On Pandora’s Promise (II)

The movie “Pandora’s Promise” was a sleek film promoting an attitude of pragmatic environmentalism. It seemed to target an urban U.S. audience, with the assumption that they are people concerned about climate change but wary of nuclear power. Perhaps because it was aimed at the general population, the film did not include much hard data or statistics. This reliance on expert opinion and anecdotes made it easy to watch, but there were times when I would have liked to hear more about the assumptions underlying some of their claims.

Similarly, there were aspects of the nuclear debate that they seemed to breeze over or omit entirely. This was primarily in regards to various costs associated with nuclear technology. For instance, they mention that the IFR was scrapped by the federal government, but they do not explain the government’s reasons for doing so. Similarly, they compare nuclear to other energy sources in terms of capacity and dependability, but they do not detail the cost comparisons associated with the different fuels. Another area in which costs are not thoroughly delineated is with regard to the costs associated with nuclear accidents. They point out that in terms of health statistics, nuclear is the second safest fuel since no deaths (or even incidents of cancer) have been attributed to nuclear leaks. However, they do not discuss the economic cost of clean-up and containment that results from these nuclear accidents.

The film also neglects to touch upon the proliferation and risk of terrorism associated with nuclear. Granted, nuclear proliferation is a complex debate and the filmmakers had limited time. However, it is something that must be factored into discussions about nuclear energy.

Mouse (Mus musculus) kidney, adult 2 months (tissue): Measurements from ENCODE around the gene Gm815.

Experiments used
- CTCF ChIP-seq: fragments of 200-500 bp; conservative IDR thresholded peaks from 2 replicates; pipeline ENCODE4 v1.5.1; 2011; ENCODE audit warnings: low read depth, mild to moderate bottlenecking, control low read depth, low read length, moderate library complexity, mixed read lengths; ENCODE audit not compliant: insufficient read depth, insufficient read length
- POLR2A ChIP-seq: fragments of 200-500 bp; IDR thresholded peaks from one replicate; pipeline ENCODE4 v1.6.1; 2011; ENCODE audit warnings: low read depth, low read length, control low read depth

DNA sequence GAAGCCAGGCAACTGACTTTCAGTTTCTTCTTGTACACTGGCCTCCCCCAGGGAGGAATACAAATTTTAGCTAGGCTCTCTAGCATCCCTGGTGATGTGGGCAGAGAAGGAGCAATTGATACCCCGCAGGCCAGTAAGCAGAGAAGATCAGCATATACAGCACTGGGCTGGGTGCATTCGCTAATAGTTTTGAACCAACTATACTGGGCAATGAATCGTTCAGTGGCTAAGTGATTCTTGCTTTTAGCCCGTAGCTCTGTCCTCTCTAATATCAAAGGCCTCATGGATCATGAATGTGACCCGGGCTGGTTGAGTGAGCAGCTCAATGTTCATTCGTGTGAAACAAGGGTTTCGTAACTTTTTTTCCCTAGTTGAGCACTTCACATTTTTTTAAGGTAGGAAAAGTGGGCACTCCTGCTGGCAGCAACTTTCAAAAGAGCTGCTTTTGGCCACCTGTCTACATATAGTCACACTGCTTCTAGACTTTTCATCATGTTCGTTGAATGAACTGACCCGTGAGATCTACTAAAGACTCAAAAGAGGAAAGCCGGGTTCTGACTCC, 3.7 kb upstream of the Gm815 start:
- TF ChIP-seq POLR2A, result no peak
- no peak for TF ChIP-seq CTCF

The film did a good job of framing the nuclear energy debate in the context of the present day. All of their references, from the shale boom to Hurricane Sandy to Fukushima, were up-to-date, making the subject matter seem particularly relevant to me as a viewer. And to their credit, they devoted a sizable portion of the introduction to discussing Fukushima, which included footage that followed a scientist to the fallout zone. One thing that struck me, however, was that at the end of his segment, the cameraman asks him if seeing the devastation from the accident changed his view on nuclear power. His response was that he needed time to process what he saw before answering. However, the film never went back to hear his verdict. This storyline was only a minor part of the introduction of the film so this omission is fairly insignificant, but it happened to stick with me and the omission of his answer made me wonder if the filmmakers were not selectively excluding information as they built their case for nuclear energy. — A. D.

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